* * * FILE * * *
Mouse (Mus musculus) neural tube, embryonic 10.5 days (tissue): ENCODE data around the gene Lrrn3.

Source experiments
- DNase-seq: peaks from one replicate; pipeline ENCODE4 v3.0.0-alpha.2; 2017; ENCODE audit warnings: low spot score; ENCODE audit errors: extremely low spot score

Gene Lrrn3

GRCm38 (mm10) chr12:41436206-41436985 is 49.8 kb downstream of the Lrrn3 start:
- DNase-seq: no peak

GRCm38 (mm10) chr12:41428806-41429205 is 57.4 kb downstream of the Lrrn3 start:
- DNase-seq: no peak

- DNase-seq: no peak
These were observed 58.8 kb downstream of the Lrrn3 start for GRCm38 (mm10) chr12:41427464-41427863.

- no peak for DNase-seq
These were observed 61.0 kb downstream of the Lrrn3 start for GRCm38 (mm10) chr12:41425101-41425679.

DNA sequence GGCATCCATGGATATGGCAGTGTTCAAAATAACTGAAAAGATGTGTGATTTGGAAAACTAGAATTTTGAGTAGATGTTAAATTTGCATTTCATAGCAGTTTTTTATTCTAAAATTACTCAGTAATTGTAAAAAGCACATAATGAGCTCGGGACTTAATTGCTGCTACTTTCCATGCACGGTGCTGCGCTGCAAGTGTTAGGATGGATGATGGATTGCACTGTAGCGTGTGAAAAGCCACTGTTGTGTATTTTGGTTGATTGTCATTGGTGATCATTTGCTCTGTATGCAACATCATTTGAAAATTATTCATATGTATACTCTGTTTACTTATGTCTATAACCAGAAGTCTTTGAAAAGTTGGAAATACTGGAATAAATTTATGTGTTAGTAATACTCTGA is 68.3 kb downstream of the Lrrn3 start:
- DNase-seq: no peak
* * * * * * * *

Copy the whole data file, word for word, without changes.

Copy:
Mouse (Mus musculus) neural tube, embryonic 10.5 days (tissue): ENCODE data around the gene Lrrn3.

Source experiments
- DNase-seq: peaks from one replicate; pipeline ENCODE4 v3.0.0-alpha.2; 2017; ENCODE audit warnings: low spot score; ENCODE audit errors: extremely low spot score

Gene Lrrn3

GRCm38 (mm10) chr12:41436206-41436985 is 49.8 kb downstream of the Lrrn3 start:
- DNase-seq: no peak

GRCm38 (mm10) chr12:41428806-41429205 is 57.4 kb downstream of the Lrrn3 start:
- DNase-seq: no peak

- DNase-seq: no peak
These were observed 58.8 kb downstream of the Lrrn3 start for GRCm38 (mm10) chr12:41427464-41427863.

- no peak for DNase-seq
These were observed 61.0 kb downstream of the Lrrn3 start for GRCm38 (mm10) chr12:41425101-41425679.

DNA sequence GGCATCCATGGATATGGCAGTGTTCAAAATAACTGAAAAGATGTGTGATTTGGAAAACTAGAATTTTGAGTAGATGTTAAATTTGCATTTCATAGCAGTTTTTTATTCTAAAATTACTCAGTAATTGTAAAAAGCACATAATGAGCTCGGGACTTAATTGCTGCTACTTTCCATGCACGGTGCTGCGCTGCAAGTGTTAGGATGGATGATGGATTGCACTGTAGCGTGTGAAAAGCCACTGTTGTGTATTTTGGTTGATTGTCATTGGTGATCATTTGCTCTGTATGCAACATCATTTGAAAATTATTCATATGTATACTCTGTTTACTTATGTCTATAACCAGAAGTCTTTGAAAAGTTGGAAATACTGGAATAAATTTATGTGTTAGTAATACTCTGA is 68.3 kb downstream of the Lrrn3 start:
- DNase-seq: no peak